The Madeira, Center of the Surf: Rick’s Quick Takes

Believe it or not, the online version of Encyclopedia Britannica includes an article on surf music, which defines the genre’s core sound (invented by Dick Dale) this way : “a distinctive style of electric-guitar playing that fused Middle Eastern influences, staccato picking, and skillful exploitation of the reverb amplifier (which he helped Leo Fender develop) to create a pulsing, cascading sound that echoed the surfing experience.”

Fast forward to today, and surf music (like progressive rock) continues as a strong, if insular subculture — doubtless one in which debates on “is [insert band name] really surf music?” find fertile soil.   In theory, The Madeira fit Britannica’s definition perfectly — at least as they describe themselves:

“The Madeira plays surf music born of screaming wind over the sand dunes of the Sahara Desert, deafening echoes of waves pounding the Gibraltar Rock, joyous late-night gypsy dances in the small towns of Andalucia, and exotic cacophony of the Marrakesh town square. It is the surf music of the millennia-old Mediterranean mysteries.”

And honestly, that’s exactly what the band’s new live album, Center of the Surf, sounds like.  Whether on roiling, high-speed workouts like the title track, “Leviathan”, “Hail Poseidon” and “Dilmohammed” or slower-burning explorations like “Into the Deep,” the Madeira’s drive and intensity never flag.  Ivan Pongracic’s scorching lead lines and Patrick O’Connor’s unflagging rhythm work serve up all the guitar you can stand and more, breaking through to surf nirvana; Todd Fortier on bass and Dane Carter on drums pump up the adrenaline, barreling through with unstoppable power and momentum.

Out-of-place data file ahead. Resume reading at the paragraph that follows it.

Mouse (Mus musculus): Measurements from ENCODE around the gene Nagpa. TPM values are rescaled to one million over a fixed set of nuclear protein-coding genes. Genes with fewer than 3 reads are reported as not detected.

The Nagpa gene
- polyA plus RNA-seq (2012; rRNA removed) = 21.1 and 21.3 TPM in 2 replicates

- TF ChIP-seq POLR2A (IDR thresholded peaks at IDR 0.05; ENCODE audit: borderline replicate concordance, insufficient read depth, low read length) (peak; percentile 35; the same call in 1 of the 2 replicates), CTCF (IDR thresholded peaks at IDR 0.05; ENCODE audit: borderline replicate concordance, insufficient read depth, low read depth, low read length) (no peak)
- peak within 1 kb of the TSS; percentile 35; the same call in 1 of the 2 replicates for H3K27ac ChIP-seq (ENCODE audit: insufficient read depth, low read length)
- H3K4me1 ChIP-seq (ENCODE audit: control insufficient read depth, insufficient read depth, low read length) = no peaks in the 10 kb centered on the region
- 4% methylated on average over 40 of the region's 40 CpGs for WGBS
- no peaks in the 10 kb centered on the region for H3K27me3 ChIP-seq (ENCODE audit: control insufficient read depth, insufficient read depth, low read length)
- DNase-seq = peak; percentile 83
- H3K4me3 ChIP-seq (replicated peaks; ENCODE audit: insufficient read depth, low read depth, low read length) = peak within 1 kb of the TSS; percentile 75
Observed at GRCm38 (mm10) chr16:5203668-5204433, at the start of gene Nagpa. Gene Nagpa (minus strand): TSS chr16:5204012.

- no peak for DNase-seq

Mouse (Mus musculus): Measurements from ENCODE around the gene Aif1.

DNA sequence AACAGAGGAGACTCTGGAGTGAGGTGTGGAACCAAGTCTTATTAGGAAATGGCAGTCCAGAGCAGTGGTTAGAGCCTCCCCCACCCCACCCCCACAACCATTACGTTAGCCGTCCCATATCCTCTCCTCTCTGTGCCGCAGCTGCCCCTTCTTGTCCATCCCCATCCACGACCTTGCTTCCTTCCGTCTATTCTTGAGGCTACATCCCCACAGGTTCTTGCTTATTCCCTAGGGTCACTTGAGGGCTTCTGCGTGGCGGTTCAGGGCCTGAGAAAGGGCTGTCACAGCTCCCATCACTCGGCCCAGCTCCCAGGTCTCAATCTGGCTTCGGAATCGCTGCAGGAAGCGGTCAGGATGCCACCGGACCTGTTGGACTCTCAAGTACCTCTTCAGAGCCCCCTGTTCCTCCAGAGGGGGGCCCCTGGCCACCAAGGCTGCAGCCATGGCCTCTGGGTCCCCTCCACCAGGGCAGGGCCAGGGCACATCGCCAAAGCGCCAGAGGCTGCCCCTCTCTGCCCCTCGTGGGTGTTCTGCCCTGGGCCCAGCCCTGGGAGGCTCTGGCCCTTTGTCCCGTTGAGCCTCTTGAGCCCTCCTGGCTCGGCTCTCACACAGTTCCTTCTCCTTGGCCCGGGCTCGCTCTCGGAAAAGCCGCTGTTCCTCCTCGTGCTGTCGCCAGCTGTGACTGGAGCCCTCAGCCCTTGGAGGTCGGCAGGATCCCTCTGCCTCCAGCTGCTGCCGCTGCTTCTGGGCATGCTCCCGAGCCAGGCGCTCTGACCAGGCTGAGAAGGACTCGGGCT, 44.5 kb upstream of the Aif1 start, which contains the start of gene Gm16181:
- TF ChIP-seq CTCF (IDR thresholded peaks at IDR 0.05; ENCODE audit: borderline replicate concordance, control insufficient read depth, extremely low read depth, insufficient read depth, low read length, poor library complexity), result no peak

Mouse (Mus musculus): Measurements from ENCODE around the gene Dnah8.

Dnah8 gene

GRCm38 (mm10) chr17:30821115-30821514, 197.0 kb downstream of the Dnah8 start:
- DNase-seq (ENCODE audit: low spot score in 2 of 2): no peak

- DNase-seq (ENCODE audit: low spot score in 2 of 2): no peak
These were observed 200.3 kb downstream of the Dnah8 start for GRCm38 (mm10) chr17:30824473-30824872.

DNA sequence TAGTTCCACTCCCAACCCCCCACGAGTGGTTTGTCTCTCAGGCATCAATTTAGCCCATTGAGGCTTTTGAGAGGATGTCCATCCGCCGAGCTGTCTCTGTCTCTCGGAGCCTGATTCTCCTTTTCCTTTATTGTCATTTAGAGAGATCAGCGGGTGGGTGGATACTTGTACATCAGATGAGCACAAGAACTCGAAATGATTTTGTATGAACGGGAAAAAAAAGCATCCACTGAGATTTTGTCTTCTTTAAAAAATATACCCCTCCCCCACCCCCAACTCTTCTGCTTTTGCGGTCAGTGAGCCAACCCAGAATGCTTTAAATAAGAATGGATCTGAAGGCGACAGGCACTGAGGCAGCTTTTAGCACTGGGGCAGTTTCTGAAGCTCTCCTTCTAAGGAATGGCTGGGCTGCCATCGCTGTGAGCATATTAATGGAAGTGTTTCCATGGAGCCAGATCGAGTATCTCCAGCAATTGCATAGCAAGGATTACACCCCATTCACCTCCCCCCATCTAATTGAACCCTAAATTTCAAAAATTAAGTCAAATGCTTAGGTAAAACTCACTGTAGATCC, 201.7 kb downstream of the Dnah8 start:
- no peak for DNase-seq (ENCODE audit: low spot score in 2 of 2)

And just when it seems Center of the Surf can’t get any more exciting, The Madeira are joined onstage by surf music historian/rhythm guitarist John Blair and Jonpaul Balak on second bass guitar.  The results on “Tribal Fury”, “Sandstorm” and “Intruder” are even more immersive: the thickened texture, intensified groove, and vaulting solo lines both amp up the thrills and bring out the lush romanticism at the core of the band’s melodies.

The audience at Surf Guitar 101’s 2017 convention erupts with delighted applause and encouragement at every opportunity throughout the Madeira’s set — and their reaction’s on the money!  Center of the Surf is music that bursts the boundaries of its genre; it’ll connect with anyone who loves rock composition and performance at its highest level.  Recorded and mixed by Beach Boys go-to producer Mark Linnet, this is a gleaming, glorious winner of an album.  Order it (and the rest of the band’s catalog) from Double Crown Records.

— Rick Krueger

The Madeira’s Second Live Album

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Double Crown Records (2018).

It’s ready, coming tomorrow.  The very best of surf rock–The Madeira, CENTER OF THE SURF, featuring Ivan Pongracic, economist, professor, human extraordinaire!

To order, click here: https://www.doublecrownrecords.com/the-madeira-center-of-the-surf-cd/

And, for a taste, here’s Leviathan.

Blair-Pongracic Band East (U.S.) Coast Tour, 2017

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This looks wonderful.  Ivan Pongracic is, of course, the lead guitarist of The Madeira, the world’s greatest surf band.  The Blair-Pongracic Band is one of his side projects.  An important one to be sure.

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For those of you who haven’t already heard, The Blair-Pongracic Band is about to bring nine, very high energy appearances to the East Coast in just a few short weeks. Here are the June dates:

16th Star Bar (Atlanta GA)
17th Snug Harbor (Charlotte NC)
18th The Station (Carrboro NC)
19th Hill Country BBQ (Washington DC)
20th Brighton Bar (Long Branch NJ)
21st Lucky 13 Saloon (Brooklyn NY)
22nd Happy Dog (Cleveland OH)
23rd Urban Artifact (Cincinnati OH)
24th Melody Inn (Indianapolis IN)

Help spread the word. Hope to see YOU along the way!!!

Impressions of The Madeira’s Ancient Winds

The first (electric) guitar hero? Dick Dale, no question.